Israeli student team launches nano-satellite project

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TEL AVIV — An Israeli university has overseen a program meant to
form a constellation of nano-satellites.

The Israel Technical Institute, known as the Technion, has hosted a
nano-satellite project called CAESAR. Organizers said the program,
administered by the state-owned Rafael Advanced Defense Systems, called for
a constellation of 48 Cubesats.

Cubesats are cube-shaped nano-satellites measuring roughly four inches long and one quart in volume, and weighing less than three pounds.

“The CAESAR constellation is designed to orbit in low-earth orbits in a Walker Delta Pattern constellation at an altitude of 710 kilometers and an inclination of 45 degrees,” the organizers said in a statement.

The program was released at the Israel Annual Conference on Aerospace Sciences in Tel Aviv on Feb. 29. The eight-student team, led by Rafael’s Paul Herscovitz, was meant to locate assets at sea through nano-satellites.

“The system geo-locates a user by means of a TDOA algorithm refined by an Extended Kalman Filter used to estimate the user’s true location from the TDOA initial location, thus allowing the use of only two satellites in a formation rather than three as required by independent TDOA algorithms,” the statement said.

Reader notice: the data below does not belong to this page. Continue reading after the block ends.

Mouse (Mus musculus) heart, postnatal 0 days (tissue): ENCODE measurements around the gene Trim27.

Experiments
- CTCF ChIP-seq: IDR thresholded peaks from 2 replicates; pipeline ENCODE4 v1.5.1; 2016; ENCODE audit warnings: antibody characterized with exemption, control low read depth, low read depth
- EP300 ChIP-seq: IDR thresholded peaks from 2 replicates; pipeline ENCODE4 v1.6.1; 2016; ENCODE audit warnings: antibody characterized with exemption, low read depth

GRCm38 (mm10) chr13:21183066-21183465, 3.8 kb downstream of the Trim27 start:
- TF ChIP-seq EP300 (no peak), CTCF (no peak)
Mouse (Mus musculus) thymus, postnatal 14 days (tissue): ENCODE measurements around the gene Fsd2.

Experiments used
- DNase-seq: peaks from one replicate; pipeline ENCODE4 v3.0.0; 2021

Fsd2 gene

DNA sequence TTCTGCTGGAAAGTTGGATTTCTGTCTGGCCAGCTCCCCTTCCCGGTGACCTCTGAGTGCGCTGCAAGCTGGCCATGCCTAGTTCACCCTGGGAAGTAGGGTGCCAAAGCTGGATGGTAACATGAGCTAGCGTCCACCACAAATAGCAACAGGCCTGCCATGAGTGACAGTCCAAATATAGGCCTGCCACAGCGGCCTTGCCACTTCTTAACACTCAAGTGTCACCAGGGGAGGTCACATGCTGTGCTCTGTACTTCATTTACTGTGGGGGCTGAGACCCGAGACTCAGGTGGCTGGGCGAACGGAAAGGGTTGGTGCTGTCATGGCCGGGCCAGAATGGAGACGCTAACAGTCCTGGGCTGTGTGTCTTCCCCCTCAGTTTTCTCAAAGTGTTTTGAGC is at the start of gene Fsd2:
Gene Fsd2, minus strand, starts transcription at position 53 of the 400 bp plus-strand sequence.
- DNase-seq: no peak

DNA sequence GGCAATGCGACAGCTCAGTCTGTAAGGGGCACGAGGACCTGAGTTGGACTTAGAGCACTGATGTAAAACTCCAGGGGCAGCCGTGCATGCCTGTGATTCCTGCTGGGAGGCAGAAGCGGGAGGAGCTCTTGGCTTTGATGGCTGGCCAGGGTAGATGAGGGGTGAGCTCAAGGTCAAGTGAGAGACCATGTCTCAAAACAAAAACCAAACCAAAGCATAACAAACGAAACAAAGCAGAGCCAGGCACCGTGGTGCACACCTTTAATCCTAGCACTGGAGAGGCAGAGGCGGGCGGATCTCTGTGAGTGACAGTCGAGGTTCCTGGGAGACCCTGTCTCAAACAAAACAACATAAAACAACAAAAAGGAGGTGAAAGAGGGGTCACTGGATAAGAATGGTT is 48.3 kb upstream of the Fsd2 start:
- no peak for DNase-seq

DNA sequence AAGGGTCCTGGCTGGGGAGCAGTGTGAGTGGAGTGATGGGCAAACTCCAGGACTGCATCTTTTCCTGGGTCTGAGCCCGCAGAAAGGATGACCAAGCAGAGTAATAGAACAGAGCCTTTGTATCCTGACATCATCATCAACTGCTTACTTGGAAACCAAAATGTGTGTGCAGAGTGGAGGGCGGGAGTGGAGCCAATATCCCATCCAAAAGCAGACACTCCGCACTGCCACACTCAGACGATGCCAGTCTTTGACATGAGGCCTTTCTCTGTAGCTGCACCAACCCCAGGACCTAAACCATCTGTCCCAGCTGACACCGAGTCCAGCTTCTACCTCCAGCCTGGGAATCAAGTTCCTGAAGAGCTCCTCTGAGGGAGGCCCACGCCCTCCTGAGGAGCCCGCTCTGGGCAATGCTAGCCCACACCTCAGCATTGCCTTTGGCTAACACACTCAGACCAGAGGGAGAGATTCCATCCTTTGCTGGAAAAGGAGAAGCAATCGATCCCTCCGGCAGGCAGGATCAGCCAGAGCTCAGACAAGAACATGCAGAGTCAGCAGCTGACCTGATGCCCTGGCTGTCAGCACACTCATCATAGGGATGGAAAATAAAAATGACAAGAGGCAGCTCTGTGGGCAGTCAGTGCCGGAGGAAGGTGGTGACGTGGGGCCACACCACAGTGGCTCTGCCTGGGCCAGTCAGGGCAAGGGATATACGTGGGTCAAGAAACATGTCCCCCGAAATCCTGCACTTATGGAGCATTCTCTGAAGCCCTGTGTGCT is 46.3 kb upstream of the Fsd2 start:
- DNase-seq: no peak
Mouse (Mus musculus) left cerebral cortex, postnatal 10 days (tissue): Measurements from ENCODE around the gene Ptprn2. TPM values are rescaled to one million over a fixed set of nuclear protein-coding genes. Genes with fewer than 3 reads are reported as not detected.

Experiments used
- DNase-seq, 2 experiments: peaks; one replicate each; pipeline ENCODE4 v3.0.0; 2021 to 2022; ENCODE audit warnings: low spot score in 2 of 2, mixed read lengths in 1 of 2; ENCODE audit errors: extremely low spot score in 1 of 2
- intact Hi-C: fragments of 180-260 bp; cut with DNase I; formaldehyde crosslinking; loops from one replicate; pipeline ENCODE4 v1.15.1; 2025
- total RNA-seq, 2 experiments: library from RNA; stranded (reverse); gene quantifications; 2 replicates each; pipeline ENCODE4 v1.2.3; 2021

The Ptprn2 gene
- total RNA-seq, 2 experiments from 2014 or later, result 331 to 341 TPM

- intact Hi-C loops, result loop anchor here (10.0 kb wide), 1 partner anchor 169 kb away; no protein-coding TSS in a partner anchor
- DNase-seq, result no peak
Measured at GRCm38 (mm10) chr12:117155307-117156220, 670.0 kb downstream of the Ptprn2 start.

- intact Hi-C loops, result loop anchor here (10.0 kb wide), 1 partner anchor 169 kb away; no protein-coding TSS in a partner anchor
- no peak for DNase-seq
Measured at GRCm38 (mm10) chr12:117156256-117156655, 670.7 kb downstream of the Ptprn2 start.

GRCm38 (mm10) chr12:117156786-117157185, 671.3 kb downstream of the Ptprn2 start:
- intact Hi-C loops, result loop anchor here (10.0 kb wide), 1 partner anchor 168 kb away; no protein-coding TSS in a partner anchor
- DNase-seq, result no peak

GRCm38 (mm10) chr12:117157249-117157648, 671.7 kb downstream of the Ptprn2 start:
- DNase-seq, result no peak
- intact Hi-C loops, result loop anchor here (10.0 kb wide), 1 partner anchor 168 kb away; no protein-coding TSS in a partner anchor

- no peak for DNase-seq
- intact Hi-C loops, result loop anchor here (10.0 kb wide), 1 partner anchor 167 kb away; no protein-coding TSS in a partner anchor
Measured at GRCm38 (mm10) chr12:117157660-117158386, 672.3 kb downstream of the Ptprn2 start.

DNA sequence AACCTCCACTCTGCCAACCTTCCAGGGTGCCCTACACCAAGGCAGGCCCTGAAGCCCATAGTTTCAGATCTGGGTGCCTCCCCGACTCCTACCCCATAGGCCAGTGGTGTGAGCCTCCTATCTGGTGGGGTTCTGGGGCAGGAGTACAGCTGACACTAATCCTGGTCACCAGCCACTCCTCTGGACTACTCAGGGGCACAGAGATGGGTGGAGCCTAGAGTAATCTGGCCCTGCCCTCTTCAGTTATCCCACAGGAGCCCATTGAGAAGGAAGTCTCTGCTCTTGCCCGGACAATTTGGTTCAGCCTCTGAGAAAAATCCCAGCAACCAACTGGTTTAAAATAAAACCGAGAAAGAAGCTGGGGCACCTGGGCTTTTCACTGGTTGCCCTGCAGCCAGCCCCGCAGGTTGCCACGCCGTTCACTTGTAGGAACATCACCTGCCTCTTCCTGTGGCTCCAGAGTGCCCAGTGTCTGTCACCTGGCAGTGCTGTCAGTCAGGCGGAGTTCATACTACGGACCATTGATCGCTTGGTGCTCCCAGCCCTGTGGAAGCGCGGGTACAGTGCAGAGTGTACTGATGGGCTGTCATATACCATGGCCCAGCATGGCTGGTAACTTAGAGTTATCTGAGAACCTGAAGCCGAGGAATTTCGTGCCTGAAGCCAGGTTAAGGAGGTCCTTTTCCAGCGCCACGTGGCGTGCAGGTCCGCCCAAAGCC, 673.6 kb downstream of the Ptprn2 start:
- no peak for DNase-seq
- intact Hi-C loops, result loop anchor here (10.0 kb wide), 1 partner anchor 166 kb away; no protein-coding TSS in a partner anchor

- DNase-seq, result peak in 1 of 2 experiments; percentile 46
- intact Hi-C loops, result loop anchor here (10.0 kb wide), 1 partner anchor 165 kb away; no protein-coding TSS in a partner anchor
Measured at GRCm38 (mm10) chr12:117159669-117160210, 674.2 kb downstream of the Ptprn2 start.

Israeli defense majors often sponsor Technion projects in an attempt to
demonstrate concepts. Organizers said the constellation would determine the
location of any target within 15 minutes of signal transmission, with a
location error of less than a kilometer.

Rafael and the Technion also joined for a student project to design a
ramjet powered air-to-air missile, called Sky Fox. The project contained
preliminary design and detailed design stages.